What are the musical intervals? In this Theory in 300 we’re going to break down this important musical concept in under 300 words.
Intervals are a fundamental part of musical structures, and as a result a fundamental part of any musician’s understanding of music.
An interval is the distance in pitch between two tones. An interval can be quickly found my counting up the scale from the tonic of that scale.
Intervals can have different qualities like chords. Like chords, intervals can be perfect, major, minor, augmented or diminished.
Perfect intervals are intervals that are perfectly consonant with one another. In a diatonic scale, unisons (1st interval) and octave (8) are always perfectly consonant. Fourths and fifths (P4 and P5) are also perfect. An augmented interval is a perfect interval raised one semitone and a diminished interval is a perfect interval lowered one semitone.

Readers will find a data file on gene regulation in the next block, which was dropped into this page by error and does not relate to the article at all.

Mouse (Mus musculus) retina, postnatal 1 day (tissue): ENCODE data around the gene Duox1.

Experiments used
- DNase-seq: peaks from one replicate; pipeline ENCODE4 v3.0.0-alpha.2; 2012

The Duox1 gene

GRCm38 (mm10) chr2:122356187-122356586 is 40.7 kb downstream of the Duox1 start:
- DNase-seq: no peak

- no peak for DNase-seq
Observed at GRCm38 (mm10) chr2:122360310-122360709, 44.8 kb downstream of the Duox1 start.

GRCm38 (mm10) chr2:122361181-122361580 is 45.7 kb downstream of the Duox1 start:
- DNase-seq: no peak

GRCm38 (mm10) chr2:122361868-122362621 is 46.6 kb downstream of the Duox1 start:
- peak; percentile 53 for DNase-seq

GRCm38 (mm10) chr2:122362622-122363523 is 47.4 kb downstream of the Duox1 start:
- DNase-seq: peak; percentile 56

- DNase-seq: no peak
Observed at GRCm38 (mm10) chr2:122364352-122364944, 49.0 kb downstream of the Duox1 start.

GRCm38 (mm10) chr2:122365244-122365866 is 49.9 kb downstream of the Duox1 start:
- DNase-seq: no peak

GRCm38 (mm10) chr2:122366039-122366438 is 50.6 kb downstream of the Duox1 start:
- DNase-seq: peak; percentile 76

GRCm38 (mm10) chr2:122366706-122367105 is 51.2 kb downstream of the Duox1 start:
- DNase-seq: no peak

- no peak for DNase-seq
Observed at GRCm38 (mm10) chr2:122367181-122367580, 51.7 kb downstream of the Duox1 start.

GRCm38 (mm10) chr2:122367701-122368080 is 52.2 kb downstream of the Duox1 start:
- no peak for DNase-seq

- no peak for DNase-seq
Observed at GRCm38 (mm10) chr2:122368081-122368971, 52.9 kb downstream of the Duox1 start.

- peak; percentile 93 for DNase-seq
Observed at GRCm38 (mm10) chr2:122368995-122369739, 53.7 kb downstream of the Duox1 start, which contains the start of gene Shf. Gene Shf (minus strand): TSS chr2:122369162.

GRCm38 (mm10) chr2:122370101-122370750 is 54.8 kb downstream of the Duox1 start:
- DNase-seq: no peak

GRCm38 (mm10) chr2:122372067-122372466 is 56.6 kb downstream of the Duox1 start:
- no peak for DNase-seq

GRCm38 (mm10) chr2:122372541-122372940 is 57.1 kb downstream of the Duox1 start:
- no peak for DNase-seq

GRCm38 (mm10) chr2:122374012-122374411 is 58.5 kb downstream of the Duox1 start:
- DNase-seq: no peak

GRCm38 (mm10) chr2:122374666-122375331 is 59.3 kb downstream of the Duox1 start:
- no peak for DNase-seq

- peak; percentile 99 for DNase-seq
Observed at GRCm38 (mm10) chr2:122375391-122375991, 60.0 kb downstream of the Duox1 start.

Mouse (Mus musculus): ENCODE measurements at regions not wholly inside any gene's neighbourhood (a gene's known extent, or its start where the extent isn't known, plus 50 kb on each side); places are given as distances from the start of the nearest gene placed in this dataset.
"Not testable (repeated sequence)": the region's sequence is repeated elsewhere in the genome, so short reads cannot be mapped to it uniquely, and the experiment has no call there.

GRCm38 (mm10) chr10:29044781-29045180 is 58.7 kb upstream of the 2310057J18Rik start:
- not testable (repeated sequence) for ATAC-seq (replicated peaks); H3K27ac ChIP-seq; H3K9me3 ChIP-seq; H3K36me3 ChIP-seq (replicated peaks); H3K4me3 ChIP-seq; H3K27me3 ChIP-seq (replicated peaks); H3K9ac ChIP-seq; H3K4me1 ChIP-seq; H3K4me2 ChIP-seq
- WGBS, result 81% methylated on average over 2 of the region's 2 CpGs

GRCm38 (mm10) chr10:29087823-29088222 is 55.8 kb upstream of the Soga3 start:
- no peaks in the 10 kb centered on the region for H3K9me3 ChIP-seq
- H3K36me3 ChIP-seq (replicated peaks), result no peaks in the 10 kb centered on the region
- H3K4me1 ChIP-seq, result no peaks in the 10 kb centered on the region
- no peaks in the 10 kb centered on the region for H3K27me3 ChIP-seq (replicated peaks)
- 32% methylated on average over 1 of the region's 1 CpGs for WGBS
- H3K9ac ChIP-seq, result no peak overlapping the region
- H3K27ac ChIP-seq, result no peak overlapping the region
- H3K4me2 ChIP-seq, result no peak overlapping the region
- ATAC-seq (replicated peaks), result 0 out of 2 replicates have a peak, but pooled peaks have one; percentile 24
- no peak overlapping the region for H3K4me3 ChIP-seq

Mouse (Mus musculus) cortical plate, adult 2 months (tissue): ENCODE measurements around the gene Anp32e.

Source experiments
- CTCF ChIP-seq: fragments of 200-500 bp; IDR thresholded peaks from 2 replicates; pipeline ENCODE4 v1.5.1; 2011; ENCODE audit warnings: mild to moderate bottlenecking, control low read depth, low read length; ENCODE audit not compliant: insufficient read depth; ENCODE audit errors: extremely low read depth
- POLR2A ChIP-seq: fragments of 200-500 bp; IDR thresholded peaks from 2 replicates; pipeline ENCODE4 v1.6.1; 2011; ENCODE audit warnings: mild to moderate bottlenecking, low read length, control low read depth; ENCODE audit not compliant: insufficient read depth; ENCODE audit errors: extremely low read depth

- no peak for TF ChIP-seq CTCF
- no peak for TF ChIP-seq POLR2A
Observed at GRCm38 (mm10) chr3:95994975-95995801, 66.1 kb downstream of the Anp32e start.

(pic; show unison, and that graphic of root and then all the notes above them)
Major intervals – the 2nd, 3rd, 6th and 7th intervals – are usually the exact distance from a tonic note to another note. Minor intervals are major intervals lowered one semitone, giving it a flat (or sharp) quality.